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I have a large dataset in R (1M+ rows by 6 columns) that I want to use to train a random forest (using the randomForest package) for regression purposes. Unfortunately, I get a Error in matrix(0, n, n) : too many elements specified error when trying to do the whole thing at once and cannot allocate enough memory kind of errors when running in on a subset of the data -- down to 10,000 or so observations.

Seeing that there is no chance I can add more RAM on my machine and random forests are very suitable for the type of process I am trying to model, I'd really like to make this work.

Any suggestions or workaround ideas are much appreciated.

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Run with proximity = FALSE as joran suggested and tell us if it works. – smci Oct 29 '12 at 7:03
One relatively simple way around your problem would be to subset your input matrix. All that data probably won't give you a better model than one with a subset of size 10K x 10K. – Tim Biegeleisen Jan 15 at 10:31
Did you have a look at library(h2o) ? That runs OK for very large problems, see – Tom Wenseleers Aug 20 at 18:50

2 Answers 2

up vote 8 down vote accepted

You're likely asking randomForest to create the proximity matrix for the data, which if you think about it, will be insanely big: 1 million x 1 million. A matrix this size would be required no matter how small you set sampsize. Indeed, simply Googling the error message seems to confirm this, as the package author states that the only place in the entire source code where n,n) is found is in calculating the proximity matrix.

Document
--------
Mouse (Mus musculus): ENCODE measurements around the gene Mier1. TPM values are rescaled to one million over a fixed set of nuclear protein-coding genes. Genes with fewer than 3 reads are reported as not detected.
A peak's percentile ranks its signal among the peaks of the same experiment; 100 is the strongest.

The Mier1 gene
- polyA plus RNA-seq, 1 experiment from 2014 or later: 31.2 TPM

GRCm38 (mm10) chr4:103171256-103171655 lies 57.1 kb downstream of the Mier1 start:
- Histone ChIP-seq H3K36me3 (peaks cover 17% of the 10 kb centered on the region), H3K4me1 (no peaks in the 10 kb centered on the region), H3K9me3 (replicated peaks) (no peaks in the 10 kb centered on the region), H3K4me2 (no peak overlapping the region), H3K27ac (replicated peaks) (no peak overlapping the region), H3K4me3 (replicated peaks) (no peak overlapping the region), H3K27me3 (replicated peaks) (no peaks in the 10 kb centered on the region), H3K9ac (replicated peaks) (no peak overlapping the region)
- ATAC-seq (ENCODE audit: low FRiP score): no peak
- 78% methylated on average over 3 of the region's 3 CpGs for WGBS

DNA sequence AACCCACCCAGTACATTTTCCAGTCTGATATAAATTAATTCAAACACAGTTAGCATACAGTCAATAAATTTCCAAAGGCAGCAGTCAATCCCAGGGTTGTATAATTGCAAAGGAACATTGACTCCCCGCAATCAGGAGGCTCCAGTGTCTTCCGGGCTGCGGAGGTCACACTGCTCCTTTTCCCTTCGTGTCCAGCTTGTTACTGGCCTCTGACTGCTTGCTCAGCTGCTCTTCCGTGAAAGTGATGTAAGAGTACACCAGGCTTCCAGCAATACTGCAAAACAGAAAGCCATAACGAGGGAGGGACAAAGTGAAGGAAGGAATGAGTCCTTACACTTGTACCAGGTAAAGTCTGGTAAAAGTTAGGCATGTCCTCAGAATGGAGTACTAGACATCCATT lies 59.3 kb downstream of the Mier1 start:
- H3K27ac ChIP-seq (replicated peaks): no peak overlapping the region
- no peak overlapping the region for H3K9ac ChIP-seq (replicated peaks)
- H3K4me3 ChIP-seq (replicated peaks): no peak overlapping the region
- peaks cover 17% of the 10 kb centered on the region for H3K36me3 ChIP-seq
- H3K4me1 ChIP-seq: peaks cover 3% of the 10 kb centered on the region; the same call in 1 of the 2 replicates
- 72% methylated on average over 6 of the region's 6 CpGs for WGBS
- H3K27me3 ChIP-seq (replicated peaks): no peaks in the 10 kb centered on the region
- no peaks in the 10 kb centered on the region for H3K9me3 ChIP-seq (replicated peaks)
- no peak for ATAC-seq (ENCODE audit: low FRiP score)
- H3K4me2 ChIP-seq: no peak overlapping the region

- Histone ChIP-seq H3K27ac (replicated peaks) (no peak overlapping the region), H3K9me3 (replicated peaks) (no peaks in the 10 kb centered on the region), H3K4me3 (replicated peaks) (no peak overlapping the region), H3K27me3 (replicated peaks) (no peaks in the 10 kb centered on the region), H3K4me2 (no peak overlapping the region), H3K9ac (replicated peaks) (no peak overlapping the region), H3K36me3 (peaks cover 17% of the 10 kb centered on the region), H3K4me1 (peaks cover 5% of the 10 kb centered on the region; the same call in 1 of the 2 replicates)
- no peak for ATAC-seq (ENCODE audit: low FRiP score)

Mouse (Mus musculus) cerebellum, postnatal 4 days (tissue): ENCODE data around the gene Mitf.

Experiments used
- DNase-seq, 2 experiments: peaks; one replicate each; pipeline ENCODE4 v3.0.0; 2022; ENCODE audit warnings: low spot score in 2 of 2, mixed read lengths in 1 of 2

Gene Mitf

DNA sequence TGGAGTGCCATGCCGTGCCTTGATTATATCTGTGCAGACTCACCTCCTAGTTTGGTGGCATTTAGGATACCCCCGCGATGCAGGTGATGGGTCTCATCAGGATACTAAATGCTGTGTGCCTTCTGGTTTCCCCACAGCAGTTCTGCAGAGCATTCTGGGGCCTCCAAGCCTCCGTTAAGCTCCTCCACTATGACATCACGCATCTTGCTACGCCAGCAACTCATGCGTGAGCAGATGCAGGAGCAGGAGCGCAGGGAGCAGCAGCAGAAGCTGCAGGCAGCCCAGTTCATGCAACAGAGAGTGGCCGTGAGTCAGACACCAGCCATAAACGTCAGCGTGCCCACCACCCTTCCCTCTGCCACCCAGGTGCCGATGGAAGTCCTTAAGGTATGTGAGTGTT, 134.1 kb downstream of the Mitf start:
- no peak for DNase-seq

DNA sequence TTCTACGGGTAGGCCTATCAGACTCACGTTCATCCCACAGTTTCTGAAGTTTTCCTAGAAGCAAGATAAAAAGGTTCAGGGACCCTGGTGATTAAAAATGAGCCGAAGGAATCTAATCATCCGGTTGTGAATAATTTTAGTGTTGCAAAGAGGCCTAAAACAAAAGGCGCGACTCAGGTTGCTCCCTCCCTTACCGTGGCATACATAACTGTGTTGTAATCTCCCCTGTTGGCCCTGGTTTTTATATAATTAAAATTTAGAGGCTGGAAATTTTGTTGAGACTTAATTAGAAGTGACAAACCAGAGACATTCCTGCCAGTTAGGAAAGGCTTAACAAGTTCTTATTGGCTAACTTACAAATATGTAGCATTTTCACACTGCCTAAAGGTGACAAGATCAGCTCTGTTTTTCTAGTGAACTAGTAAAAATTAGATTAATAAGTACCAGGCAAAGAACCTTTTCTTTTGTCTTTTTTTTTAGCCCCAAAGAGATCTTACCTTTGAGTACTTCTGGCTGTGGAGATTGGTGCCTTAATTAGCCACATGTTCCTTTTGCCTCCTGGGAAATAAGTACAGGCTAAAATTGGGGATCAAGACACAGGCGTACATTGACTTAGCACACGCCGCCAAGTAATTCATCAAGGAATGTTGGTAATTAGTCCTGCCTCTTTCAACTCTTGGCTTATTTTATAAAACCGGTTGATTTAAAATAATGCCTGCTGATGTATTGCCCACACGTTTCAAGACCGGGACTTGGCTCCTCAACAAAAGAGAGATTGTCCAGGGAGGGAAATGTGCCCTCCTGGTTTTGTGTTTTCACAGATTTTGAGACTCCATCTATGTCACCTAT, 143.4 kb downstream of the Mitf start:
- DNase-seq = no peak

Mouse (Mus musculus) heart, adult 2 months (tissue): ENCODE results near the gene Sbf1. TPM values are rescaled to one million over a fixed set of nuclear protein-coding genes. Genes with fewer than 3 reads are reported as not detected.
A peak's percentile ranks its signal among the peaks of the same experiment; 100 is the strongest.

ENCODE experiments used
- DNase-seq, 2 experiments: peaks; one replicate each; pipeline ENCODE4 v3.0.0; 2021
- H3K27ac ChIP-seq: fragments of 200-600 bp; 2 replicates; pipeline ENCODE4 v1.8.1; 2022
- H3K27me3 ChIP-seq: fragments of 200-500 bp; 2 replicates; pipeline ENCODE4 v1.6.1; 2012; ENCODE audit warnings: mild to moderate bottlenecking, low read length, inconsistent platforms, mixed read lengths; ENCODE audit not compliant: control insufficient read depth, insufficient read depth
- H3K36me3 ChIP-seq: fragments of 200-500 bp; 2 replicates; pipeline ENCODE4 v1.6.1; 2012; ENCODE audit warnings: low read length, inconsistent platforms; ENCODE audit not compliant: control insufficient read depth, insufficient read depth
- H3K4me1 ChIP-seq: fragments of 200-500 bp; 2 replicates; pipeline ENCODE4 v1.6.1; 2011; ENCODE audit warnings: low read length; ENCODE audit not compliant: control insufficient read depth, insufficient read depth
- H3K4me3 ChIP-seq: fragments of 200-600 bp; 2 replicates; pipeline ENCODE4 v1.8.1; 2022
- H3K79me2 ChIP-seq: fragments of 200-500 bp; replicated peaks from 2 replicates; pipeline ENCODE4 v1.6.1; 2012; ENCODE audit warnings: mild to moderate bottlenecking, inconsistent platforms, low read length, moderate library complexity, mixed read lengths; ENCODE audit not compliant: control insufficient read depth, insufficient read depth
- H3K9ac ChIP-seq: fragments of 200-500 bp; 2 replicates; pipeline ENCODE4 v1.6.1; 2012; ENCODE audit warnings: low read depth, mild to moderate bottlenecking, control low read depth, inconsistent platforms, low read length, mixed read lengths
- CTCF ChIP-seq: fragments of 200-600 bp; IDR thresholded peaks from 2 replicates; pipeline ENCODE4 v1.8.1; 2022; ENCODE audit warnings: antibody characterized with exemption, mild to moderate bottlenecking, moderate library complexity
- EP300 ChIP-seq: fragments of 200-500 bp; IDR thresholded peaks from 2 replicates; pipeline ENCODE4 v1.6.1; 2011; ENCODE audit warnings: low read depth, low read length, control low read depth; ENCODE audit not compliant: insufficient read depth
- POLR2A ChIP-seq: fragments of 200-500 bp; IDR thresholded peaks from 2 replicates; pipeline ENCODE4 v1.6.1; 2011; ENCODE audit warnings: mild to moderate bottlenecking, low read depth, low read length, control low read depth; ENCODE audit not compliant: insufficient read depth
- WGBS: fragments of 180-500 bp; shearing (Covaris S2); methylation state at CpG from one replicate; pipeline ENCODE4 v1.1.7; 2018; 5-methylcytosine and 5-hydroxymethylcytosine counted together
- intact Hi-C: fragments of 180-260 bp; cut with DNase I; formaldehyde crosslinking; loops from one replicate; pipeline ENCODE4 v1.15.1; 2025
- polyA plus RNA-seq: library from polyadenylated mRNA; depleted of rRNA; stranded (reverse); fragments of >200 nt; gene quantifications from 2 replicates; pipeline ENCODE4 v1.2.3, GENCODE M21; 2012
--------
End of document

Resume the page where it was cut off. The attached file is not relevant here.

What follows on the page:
But it's hard to help more, given that you've provided no details about the actual code you're using.

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I kind of arrived at the same conclusion but don't seem to understand why it's needed and if there is some way of training the RF without the need for it. – ktdrv Apr 6 '12 at 4:10
I'm not sure what you mean. Setting proximity = FALSE will prevent he proximities from being calculated. – joran Apr 6 '12 at 4:15
I just did a test and it's actually the forest itself that's huge. In my particular test case, keep.forest=F results in a 14MB result, while proximity=FALSE made no difference in or out: the result was 232 MB. – Wayne Nov 12 '14 at 22:25
@Wayne The size of the forest object itself is a separate issue (and not what the OP asked about). The question asked about a specific error that was the result of the inability to allocate enough memory for a single matrix, and the only possible source of that specific error was the proximity matrix. But yes, setting keep.forest = FALSE will certainly drastically reduce the size of the resulting object. – joran Nov 12 '14 at 22:35
Now I remember when I had a problem similar to the OP's with randomForest: it was using randomForest via caret. At some point, it wanted to allocate 21 GB -- assuming that the OP was running randomForest directly, not an issue. – Wayne Nov 13 '14 at 19:17

Normally, I'd recommend the bigrf package in R, since it is designed precisely for the type of issue you've encountered (i.e., lack of enough RAM). Unfortunately, since you're working on a regression problem and not a classification problem, it appears you'll have to look elsewhere.

It is possible to combine RFs based on different training data, but the results can be considered nonsensical. See answer: Combining random forests built with different training sets in R for details. The modification in the latter post did work for me, but the combined RFs I ran were sometimes better, and sometimes worse relative to using just a single RF (YMMV).

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